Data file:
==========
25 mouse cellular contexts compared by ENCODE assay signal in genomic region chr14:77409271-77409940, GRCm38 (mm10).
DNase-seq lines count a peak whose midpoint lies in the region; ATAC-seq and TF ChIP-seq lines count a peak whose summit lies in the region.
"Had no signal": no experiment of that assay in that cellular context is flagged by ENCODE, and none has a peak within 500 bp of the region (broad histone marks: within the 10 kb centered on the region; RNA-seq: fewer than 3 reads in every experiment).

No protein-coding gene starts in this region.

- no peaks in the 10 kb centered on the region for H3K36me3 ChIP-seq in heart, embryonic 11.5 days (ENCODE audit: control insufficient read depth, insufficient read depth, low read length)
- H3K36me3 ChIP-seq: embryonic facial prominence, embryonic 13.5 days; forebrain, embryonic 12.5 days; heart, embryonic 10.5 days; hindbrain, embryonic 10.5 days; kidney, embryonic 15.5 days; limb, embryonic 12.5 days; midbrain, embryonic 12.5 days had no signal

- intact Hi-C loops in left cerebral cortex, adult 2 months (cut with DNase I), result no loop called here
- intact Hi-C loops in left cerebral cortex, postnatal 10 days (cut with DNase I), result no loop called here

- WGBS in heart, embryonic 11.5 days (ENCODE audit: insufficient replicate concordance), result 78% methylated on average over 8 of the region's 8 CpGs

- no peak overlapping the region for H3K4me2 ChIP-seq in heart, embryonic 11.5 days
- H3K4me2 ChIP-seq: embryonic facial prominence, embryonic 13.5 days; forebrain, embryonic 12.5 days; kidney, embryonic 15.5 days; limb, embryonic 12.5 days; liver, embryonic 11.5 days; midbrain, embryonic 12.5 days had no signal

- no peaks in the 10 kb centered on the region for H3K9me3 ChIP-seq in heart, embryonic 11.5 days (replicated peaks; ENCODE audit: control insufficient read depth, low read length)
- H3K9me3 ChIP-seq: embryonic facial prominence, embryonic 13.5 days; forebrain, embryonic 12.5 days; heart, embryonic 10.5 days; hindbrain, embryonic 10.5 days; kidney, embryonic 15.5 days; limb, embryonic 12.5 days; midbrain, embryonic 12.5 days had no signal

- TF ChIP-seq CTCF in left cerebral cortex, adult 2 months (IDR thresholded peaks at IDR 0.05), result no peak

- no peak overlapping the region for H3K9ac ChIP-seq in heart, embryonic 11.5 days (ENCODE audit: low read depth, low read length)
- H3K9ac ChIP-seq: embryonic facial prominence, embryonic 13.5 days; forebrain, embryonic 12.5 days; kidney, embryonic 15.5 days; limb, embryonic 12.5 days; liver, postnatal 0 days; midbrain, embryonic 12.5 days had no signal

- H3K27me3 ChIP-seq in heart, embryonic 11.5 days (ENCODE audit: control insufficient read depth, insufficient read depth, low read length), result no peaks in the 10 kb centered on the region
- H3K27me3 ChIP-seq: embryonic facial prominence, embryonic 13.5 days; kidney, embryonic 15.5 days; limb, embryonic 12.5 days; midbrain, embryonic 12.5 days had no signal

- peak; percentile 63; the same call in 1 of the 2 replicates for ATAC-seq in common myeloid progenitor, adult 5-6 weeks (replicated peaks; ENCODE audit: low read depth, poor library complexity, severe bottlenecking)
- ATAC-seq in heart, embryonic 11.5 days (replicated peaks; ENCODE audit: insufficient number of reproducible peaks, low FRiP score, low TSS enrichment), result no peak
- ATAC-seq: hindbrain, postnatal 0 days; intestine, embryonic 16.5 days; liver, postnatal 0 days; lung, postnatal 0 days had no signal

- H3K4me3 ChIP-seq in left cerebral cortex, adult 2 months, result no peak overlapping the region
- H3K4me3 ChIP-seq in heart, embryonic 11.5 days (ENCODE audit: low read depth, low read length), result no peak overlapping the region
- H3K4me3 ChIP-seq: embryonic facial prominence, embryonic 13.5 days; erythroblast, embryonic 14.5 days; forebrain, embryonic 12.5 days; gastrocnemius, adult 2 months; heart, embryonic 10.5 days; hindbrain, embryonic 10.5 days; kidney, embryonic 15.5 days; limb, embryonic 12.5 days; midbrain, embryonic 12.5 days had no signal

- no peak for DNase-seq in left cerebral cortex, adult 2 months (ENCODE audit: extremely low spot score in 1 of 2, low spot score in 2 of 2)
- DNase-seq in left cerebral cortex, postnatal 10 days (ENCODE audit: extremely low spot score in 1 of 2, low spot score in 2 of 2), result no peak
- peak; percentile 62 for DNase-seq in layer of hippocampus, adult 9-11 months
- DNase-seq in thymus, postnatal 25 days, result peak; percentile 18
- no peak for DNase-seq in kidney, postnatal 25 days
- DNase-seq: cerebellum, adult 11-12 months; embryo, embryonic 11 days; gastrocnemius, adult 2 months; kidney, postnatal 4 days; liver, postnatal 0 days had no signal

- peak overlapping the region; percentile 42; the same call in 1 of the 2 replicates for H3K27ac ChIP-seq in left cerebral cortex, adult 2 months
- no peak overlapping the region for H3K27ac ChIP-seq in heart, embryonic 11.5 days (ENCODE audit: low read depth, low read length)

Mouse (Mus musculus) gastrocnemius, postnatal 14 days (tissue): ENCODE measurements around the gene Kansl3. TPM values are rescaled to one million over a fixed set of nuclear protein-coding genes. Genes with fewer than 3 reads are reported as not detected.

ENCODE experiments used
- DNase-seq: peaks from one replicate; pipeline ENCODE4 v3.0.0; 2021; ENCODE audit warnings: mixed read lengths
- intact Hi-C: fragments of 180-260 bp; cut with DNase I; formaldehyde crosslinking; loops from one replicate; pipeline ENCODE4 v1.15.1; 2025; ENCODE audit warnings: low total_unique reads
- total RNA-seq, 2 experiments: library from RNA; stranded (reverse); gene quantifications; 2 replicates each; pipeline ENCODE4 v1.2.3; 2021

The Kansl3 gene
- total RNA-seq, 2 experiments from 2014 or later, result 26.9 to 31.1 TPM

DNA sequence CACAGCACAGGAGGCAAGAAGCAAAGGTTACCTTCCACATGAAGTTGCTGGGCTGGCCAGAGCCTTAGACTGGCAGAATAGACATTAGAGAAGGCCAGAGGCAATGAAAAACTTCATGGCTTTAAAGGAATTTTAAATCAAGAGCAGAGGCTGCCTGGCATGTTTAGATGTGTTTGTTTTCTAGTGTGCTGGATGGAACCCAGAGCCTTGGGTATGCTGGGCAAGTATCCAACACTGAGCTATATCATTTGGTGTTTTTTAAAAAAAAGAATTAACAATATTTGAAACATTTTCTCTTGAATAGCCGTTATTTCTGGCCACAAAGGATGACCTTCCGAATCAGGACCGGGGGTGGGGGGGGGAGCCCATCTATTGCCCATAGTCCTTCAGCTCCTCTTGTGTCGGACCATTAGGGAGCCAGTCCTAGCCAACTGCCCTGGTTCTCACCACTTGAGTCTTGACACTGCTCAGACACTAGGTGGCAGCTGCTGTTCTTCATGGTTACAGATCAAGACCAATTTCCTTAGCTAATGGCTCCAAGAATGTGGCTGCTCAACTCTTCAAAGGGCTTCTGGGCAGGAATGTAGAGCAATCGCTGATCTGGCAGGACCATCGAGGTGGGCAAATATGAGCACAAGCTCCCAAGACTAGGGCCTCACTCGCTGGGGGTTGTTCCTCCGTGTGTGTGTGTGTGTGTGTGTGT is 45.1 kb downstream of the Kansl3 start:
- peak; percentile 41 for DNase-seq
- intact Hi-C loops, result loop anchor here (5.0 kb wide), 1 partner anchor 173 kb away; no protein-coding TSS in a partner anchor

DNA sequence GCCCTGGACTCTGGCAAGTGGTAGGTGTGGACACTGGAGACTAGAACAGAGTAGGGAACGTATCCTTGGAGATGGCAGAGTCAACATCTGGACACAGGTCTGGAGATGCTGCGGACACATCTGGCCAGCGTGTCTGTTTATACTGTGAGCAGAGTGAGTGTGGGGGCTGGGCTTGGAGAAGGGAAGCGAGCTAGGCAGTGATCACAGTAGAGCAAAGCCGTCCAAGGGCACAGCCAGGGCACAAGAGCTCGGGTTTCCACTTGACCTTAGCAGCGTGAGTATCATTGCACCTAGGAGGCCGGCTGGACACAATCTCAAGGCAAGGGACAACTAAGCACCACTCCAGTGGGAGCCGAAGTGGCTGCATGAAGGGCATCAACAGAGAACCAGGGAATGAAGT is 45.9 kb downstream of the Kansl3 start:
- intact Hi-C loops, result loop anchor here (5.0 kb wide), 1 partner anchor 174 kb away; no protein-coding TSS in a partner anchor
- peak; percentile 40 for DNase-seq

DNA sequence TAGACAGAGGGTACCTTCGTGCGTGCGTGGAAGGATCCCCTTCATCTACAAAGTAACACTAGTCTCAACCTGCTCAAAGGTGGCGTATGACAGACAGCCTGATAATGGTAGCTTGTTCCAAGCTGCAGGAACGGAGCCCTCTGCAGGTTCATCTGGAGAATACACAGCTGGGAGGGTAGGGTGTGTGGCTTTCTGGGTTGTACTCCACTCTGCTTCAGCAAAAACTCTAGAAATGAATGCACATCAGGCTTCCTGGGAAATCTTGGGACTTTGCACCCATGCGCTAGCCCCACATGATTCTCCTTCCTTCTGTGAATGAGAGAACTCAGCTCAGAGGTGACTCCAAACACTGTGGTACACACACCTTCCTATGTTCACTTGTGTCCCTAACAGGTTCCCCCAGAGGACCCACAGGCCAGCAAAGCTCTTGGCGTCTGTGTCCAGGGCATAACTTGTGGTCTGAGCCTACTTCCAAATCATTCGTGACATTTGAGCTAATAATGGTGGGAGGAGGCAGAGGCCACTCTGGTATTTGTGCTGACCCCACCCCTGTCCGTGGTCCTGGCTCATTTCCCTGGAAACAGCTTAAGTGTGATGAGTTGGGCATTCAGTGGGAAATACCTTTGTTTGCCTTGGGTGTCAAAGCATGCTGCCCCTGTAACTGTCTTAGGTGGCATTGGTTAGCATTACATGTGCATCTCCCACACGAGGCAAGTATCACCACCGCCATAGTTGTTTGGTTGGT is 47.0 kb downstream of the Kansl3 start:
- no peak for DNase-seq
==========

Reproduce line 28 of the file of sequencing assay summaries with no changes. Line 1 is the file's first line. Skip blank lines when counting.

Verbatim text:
- DNase-seq in thymus, postnatal 25 days, result peak; percentile 18